Bram Stoker

“There was something diabolically sweet in her tones—something of the tingling of glass when struck-which rang through the brains even of us who heard the words addressed to another. As for Arthur, he seemed under a spell; moving his hands from his face, he opened wide his arms.”


A lawyer, a cowboy, a vampire, two doctors, two girlfriends, and an insane asylum are accompanied by strange behavior from patients, animals, and weather. If you decide to pick up a copy of Dracula, you will not be disappointed.

Dracula is a story of a vampire who has a diabolical plan to grow his vampire line by moving from his isolated castle in Transylvania to property in England. Through this, he prays on a group of English people and their American friend, who band together to foil his plans of evil. Dracula is not trying to swoon women into a relationship. Instead, he is draining them of their blood to create she-demons. 

Yes, the plot seems outlandish and silly, but it is gothic and entertaining. Stoker lays the framework for a true bloodthirsty intelligent monster. Dracula is a monster of the shadows.

I can promise it will almost be as entertaining as scrolling through your social media page. Why? The story is told through letters, telegrams, news clippings, articles, and journals entries of the main characters: Jonathan Harker, Mina Merry, Dr. John Seward, Lucy Westenra, and Dr. Van Hesling. Often their letters overlap and add details to the events unfolding.

I have said it before and will repeat it, I do not seek out books written through multiple points of views. Sadly, this book was published in 1897, so it isn’t a new trend just a writing style I do not enjoy. If you do, great you will LOVE that aspect of this novel.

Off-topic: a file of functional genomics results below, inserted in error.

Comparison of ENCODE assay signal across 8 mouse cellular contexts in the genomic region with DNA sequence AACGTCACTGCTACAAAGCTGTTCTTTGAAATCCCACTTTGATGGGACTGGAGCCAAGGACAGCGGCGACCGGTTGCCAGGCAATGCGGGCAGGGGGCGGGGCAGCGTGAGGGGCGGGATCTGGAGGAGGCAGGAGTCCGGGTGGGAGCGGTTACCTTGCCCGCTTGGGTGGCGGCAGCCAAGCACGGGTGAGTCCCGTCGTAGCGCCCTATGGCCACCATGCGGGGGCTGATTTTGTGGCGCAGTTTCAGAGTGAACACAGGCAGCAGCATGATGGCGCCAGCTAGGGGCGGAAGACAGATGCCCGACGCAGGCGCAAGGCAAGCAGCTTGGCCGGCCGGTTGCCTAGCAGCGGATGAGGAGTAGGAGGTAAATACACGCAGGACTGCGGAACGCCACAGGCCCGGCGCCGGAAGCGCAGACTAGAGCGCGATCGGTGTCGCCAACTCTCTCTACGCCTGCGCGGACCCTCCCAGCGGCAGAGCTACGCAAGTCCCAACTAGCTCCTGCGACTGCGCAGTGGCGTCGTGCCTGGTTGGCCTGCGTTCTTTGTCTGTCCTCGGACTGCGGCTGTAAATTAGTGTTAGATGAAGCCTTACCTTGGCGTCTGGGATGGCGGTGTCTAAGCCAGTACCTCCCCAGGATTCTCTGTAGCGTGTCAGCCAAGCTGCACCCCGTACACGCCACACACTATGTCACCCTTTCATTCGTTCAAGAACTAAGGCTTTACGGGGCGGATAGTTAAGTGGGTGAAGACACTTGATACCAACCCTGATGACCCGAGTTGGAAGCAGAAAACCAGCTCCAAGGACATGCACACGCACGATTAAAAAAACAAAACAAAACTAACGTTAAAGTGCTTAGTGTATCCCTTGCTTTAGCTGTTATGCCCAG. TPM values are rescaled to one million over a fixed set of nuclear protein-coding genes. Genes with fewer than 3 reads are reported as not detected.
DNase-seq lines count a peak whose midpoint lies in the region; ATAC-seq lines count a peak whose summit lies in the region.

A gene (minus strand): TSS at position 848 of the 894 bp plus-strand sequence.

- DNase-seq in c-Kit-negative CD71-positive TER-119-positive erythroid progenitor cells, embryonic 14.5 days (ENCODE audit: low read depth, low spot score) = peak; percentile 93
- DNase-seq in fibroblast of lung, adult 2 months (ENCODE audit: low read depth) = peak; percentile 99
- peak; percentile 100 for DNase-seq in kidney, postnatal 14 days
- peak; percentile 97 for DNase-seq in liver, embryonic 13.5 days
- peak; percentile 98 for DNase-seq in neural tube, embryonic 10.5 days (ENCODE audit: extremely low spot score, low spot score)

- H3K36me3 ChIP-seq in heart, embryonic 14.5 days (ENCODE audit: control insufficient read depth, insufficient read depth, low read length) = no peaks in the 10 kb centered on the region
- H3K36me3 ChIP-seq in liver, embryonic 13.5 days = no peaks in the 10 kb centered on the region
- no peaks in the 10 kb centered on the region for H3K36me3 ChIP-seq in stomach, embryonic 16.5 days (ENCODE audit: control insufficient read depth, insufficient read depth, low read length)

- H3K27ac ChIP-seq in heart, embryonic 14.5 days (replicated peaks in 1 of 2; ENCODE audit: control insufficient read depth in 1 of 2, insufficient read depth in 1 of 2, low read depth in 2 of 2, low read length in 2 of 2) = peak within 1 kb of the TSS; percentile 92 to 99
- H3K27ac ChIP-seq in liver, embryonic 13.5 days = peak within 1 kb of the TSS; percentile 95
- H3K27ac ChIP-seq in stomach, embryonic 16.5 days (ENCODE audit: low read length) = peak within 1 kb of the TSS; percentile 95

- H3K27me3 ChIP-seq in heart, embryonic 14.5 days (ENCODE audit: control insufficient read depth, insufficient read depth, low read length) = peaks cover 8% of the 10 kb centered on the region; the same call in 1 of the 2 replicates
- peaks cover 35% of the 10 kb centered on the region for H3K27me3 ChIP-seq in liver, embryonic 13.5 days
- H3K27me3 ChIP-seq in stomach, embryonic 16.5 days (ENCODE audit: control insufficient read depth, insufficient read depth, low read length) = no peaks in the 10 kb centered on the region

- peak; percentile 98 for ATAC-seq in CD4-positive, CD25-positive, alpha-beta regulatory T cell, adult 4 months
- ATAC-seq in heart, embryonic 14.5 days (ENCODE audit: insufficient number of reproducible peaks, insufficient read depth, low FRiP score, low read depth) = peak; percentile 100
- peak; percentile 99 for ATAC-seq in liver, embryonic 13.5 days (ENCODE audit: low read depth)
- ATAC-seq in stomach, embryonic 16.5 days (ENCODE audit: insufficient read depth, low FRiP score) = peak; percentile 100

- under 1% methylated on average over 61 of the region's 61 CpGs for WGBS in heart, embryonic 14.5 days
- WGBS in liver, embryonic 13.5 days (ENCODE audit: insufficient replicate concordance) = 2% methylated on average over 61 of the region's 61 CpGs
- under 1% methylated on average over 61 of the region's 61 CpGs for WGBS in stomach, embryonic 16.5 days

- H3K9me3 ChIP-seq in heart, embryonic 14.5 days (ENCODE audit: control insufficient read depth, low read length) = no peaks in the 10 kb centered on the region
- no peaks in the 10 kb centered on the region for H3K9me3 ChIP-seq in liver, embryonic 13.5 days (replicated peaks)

I had been putting Dracula off for some time. I have three different copies of this book, but couldn’t get into it. I really wanted to give it a chance, so I found an audiobook. Let me tell you!!! DO IT! Listen to it! I listened to a dramatic reading from Librivox. I am sure there are equally entertaining narrators who narrate other versions, but I recommend this one to everyone!! I am sure if you can dedicate time to read it, do it, but I would recommend listening over reading.

Stoker keeps you on your toes, but it is worth every second. You’ll find Dracula isn’t a scary novel, but it might deliver some spooks. I defiantly recommend Dracula to everyone and anyone!

“You are a clever man, friend John; you reason well, and your wit is bold; but you are too prejudiced. . . . Ah, it is the fault of our science that it wants to explain all; and if it explain not, then it says there is nothing to explain. But yet we see around us every day the growth of new beliefs, which think themselves new; and which are yet but the old, which pretend to be young. .” 

Have you read Dracula or do you want to? Tell me below!


The image is the cover art of the audiobook found on LibriVox.org


  1. Bella G. Bear

    Great review! I also listened to a Librivox version of it while I was cleaning and enjoyed it so much. The book really lends itself very well for an audiobook. Now I wonder if we had the same version… Which one did you listen to?

    Btw: talking gothic novels, there is also a good version of Frankenstein on Librivox, also very enjoyable.

    Liked by 1 person

    1. litlemonbooks

      I listened to the dramatic reading version 2, it would be cool if it were the same one! I am def going to check our Frankenstein. I was listen to the Tarzan series but I became upset with the cliffhangers.😂😂 I’ll probably pick that back up soon.


  2. The Past Due Review

    I actually just wrapped up rereading this a week or so ago and completely agree with you. I love the comparison of reading the letters to scrolling through one’s new feed haha. Dracula has become so influential and I agree it is more creepy than downright scary. I’m sure listening to it was a wonderful experience, but I’ve only ever read it in print. Great post!

    Liked by 2 people

    1. litlemonbooks

      I’m a sucker for vampire fiction, so it was a matter of time before I backtracked to one of the firsts. I’ve been thinking about making a post or two about what came before Dracula, we’ll see.

      I love listening to the classics, not everyday you get to hear people interact/tell their story in dated diction.

      Liked by 1 person

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